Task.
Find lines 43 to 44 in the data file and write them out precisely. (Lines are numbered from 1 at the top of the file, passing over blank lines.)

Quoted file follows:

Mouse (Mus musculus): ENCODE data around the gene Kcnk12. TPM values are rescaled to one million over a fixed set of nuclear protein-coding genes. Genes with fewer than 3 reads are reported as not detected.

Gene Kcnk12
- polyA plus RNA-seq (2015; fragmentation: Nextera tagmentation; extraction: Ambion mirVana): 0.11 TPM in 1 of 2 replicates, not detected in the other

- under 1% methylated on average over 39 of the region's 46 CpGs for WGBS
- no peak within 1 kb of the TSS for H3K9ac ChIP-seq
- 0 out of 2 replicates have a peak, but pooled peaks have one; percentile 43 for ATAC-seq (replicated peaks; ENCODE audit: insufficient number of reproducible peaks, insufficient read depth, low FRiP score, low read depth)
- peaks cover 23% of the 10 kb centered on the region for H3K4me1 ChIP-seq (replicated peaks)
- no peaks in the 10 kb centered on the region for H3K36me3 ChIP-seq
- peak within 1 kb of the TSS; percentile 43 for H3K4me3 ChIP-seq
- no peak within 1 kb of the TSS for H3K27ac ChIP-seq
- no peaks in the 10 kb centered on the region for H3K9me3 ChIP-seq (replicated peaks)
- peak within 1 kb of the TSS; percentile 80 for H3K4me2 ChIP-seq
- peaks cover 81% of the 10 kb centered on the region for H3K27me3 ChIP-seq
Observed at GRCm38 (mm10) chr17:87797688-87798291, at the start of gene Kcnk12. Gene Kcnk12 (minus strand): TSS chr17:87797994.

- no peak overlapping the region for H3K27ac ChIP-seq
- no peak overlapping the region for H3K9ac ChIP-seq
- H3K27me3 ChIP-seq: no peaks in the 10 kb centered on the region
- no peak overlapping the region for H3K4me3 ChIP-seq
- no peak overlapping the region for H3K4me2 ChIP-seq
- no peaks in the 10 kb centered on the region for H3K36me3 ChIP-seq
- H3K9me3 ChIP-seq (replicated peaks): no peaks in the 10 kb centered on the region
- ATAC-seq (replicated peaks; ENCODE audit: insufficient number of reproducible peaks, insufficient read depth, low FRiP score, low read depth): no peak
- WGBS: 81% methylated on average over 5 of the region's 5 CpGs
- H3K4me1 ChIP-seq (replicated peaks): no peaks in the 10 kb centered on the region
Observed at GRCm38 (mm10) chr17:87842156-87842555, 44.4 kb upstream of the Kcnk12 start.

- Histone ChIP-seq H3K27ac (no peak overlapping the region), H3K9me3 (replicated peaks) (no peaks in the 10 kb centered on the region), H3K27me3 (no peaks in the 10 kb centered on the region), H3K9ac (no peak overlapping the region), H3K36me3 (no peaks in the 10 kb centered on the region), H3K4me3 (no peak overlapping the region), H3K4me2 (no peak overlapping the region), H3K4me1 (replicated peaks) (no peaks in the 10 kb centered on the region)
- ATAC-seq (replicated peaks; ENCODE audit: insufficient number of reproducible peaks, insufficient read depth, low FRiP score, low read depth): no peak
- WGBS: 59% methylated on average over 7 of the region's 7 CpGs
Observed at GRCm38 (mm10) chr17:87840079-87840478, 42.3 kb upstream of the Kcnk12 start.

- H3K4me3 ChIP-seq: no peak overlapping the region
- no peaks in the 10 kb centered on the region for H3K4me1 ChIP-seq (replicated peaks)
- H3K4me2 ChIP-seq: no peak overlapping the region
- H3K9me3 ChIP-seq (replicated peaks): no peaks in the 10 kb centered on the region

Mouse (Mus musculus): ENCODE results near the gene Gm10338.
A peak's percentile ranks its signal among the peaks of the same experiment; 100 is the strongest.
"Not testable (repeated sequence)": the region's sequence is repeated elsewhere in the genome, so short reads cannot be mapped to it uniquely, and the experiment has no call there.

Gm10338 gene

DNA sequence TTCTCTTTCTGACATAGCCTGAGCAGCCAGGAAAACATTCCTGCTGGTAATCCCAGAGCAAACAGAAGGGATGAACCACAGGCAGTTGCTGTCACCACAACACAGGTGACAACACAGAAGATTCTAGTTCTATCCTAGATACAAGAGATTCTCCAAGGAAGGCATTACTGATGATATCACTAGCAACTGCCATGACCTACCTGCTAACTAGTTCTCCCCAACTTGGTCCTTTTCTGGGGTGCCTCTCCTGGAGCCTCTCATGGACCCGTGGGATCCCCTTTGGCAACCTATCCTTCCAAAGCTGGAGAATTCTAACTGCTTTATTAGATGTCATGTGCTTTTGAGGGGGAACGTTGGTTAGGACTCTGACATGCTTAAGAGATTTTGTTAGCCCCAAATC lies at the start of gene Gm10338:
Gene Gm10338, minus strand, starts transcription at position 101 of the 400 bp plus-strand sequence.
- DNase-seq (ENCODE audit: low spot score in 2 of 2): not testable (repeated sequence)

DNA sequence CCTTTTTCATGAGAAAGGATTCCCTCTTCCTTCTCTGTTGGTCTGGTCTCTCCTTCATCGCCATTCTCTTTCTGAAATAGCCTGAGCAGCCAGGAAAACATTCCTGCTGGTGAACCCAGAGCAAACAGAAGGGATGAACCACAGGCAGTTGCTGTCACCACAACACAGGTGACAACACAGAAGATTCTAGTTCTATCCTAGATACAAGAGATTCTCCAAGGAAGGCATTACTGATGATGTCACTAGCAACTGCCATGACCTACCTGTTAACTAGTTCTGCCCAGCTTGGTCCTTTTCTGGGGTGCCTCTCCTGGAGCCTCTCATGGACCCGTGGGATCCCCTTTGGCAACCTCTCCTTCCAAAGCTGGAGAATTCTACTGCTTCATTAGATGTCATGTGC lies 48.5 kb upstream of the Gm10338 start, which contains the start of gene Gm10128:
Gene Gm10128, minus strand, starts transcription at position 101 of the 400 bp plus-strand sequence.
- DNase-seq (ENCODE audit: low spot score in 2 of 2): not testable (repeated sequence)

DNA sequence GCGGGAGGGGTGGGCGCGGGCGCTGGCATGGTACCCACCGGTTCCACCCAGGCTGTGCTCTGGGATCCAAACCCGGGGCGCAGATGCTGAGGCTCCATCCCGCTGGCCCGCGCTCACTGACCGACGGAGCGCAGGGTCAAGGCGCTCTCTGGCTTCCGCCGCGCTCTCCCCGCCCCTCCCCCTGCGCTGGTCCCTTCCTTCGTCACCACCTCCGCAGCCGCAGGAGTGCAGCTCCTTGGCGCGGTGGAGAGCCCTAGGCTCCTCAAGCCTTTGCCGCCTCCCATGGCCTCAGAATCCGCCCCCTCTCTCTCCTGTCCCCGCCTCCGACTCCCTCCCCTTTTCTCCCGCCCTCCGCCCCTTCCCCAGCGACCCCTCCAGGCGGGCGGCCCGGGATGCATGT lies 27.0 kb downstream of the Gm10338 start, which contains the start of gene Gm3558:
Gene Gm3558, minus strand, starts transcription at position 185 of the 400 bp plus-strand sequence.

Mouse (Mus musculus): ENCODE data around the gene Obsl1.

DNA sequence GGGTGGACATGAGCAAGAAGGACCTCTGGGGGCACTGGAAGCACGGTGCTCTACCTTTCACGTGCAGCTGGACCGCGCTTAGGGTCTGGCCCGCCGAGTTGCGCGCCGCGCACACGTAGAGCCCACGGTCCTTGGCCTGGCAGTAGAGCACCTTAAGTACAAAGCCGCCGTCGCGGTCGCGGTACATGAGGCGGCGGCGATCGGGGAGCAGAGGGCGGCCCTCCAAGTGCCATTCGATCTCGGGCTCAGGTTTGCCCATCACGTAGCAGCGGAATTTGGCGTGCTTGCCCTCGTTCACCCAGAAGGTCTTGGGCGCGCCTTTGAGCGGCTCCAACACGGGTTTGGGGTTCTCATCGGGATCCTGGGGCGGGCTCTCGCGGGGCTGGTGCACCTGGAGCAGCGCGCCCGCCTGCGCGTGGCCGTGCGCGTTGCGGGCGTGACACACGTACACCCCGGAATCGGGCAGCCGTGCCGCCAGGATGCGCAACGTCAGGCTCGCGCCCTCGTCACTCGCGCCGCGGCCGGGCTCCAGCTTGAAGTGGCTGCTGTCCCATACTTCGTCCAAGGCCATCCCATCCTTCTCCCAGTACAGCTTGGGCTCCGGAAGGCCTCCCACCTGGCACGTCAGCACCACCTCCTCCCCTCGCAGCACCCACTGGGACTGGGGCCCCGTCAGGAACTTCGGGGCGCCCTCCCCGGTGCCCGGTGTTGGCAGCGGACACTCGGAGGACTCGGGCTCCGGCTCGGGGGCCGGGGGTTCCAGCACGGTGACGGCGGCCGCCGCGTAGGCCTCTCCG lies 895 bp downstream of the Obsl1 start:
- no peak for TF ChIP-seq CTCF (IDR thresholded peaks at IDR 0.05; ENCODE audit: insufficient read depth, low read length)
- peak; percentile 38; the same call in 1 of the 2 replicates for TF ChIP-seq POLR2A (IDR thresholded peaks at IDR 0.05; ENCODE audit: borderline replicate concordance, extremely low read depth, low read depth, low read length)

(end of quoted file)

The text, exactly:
- DNase-seq (ENCODE audit: low spot score in 2 of 2): not testable (repeated sequence)

DNA sequence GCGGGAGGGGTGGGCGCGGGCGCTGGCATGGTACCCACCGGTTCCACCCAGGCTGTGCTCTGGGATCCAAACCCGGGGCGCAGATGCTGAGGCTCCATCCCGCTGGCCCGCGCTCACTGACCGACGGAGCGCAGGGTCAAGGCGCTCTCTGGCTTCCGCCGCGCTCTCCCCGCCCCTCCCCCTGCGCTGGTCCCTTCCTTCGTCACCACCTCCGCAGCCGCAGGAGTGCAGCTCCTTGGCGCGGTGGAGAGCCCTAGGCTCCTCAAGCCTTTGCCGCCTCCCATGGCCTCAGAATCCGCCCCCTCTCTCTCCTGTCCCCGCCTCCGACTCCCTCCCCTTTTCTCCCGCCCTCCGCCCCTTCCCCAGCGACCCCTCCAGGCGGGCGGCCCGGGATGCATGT lies 27.0 kb downstream of the Gm10338 start, which contains the start of gene Gm3558: